While essential workers were identified as those who fared the worst in getting the virus, the study found that by and large retired persons were the ones that suffered from COVID-19 more than any others.

Of the cases studied, 35 percent came from retired persons, while 19 percent were from essential workers. 

Indeed, the prevalence to get COVID-19 in Chelsea during the surge was greatest in the retired community and the Hispanic essential worker community, Alonso found.

Interestingly, non-essential workers in Chelsea were not that far behind essential workers in the cases studied. They account for 13 percent of cases, which was only 6 percent behind essential workers.

The retired numbers in Chelsea signify the large numbers of nursing homes and assisted living facilities, and it’s something that she said has to be in context with changes made after the initial surge.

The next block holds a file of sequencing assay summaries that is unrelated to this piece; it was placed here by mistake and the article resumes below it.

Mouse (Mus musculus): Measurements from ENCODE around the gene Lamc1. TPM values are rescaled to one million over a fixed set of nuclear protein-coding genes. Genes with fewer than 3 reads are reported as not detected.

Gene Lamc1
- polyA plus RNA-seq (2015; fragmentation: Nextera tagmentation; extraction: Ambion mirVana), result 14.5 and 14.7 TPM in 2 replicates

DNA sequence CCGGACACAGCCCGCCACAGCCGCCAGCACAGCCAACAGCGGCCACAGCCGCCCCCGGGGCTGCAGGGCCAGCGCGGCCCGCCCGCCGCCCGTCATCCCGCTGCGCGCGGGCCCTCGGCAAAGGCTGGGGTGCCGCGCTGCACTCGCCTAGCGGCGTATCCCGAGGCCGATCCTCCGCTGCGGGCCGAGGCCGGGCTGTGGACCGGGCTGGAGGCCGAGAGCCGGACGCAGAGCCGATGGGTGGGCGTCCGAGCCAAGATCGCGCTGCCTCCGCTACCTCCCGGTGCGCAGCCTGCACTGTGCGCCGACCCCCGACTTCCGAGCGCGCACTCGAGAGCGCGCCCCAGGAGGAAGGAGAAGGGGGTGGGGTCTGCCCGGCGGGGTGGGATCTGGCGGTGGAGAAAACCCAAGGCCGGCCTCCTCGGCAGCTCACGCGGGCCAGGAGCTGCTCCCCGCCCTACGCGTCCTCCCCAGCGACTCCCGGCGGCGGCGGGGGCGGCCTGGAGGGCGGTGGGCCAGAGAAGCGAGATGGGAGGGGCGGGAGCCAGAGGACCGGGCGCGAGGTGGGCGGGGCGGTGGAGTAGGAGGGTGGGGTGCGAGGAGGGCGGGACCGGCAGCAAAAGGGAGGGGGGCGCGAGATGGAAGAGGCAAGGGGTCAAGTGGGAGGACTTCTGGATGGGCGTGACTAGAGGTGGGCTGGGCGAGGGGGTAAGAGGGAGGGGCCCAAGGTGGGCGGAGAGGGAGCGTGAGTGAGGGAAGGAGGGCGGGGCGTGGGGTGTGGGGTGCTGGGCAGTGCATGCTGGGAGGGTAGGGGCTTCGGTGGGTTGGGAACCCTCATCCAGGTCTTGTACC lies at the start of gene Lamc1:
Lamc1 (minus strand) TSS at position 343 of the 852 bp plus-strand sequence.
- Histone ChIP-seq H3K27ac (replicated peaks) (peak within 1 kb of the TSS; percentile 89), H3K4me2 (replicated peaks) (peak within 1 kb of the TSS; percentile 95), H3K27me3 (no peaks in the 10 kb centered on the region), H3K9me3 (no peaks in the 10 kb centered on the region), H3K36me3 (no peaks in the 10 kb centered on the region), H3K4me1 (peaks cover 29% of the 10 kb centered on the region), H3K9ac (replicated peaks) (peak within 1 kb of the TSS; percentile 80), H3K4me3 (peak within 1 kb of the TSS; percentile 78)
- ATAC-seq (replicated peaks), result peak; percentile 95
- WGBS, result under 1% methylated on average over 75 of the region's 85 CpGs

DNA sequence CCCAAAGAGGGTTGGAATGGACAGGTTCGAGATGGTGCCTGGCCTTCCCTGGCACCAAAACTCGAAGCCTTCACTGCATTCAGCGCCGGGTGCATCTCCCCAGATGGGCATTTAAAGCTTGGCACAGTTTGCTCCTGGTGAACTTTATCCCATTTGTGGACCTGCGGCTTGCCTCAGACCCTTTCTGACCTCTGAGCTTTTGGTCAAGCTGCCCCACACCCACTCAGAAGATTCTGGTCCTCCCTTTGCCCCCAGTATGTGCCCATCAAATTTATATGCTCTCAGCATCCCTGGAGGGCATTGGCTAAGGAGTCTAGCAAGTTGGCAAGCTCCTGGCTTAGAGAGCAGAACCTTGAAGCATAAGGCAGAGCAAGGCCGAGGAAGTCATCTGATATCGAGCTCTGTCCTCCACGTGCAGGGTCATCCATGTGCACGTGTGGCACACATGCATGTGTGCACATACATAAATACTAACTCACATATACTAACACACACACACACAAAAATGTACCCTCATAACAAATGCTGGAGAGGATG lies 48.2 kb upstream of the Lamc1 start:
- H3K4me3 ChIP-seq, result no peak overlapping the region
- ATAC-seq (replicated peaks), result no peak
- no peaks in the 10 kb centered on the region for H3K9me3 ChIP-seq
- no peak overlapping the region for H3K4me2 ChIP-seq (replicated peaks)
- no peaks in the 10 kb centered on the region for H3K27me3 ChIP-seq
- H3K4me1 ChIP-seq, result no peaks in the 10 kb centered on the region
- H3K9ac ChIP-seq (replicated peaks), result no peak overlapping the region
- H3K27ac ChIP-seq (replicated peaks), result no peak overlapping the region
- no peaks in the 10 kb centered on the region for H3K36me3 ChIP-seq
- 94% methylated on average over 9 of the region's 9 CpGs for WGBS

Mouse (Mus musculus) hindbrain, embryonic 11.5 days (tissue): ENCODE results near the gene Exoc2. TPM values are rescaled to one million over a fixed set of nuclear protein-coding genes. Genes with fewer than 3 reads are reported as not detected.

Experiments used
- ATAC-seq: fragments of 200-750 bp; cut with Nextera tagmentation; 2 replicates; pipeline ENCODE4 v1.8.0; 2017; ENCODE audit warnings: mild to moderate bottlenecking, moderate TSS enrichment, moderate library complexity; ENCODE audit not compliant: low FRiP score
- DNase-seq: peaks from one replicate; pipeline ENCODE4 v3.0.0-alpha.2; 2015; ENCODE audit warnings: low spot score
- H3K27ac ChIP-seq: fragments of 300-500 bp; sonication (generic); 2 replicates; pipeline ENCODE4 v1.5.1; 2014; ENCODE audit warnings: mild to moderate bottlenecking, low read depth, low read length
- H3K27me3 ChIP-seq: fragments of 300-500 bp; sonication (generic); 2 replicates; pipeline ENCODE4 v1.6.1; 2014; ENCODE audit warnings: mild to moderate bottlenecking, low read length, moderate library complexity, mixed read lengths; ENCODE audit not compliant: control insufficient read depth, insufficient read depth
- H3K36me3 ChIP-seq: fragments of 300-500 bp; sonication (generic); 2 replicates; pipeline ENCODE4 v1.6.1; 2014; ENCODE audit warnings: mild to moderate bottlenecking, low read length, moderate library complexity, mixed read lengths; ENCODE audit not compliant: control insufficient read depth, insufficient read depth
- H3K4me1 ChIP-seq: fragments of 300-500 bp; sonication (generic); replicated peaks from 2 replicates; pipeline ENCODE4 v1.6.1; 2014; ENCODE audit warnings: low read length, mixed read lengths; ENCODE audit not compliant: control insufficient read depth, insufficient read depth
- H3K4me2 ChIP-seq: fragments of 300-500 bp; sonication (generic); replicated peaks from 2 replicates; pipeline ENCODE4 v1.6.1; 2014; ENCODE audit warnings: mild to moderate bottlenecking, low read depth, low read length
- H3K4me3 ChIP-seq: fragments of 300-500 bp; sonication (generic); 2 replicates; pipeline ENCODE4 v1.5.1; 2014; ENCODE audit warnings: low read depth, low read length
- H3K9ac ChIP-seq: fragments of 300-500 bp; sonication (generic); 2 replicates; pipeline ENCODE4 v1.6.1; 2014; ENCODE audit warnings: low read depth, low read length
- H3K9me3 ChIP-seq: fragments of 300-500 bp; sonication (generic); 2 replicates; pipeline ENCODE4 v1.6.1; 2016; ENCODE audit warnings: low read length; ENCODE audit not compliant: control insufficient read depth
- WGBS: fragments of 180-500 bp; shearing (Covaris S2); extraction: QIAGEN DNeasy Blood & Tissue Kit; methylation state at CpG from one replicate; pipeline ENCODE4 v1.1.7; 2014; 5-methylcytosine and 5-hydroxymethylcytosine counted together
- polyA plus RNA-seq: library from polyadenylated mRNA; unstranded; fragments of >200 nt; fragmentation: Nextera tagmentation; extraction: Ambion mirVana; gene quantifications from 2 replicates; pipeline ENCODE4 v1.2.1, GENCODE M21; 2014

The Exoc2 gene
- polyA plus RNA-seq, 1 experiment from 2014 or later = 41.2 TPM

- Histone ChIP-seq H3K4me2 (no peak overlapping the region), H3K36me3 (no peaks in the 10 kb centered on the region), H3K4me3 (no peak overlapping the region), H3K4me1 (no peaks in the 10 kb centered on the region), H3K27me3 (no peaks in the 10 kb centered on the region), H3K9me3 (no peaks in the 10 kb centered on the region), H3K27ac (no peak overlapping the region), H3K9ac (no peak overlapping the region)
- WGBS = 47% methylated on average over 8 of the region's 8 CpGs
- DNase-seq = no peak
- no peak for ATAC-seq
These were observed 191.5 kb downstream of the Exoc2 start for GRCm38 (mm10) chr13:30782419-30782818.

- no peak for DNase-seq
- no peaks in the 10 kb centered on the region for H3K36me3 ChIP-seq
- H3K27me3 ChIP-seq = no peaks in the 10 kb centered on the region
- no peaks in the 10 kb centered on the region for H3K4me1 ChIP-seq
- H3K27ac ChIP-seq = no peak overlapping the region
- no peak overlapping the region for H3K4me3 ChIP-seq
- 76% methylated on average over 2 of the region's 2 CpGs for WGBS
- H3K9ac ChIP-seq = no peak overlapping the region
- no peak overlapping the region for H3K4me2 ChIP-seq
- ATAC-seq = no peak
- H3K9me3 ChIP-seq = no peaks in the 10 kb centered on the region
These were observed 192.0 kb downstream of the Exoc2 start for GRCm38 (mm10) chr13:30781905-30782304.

“You’re going to get clusters that show up at assisted living and old folks homes, which is the story of COVID in Massachusetts,” she said. “That’s where the epidemic first hit in Massachusetts and where we got the whiplash…Also because they are vulnerable, they got COVID, they got sick, they went to the hospital and they died. Assisted living and old folks homes are taking it very seriously now. They get tested every day and PPE is plentiful. The data has probably changed now and the numbers would probably look different if I were to look at them for August to December.

A sobering finding in the study is those with co-morbidities – like asthma, cardiac disease, diabetes or hypertension had a much more likely chance to die if they got COVID in Chelsea.

She said the risk of dying if you smoke is about 111 times higher than if you don’t smoke – using that as a measuring stick. For those who have Cardiac Disease, COPD or hypertension, the risk of dying of COVID in Chelsea was higher than a smoker.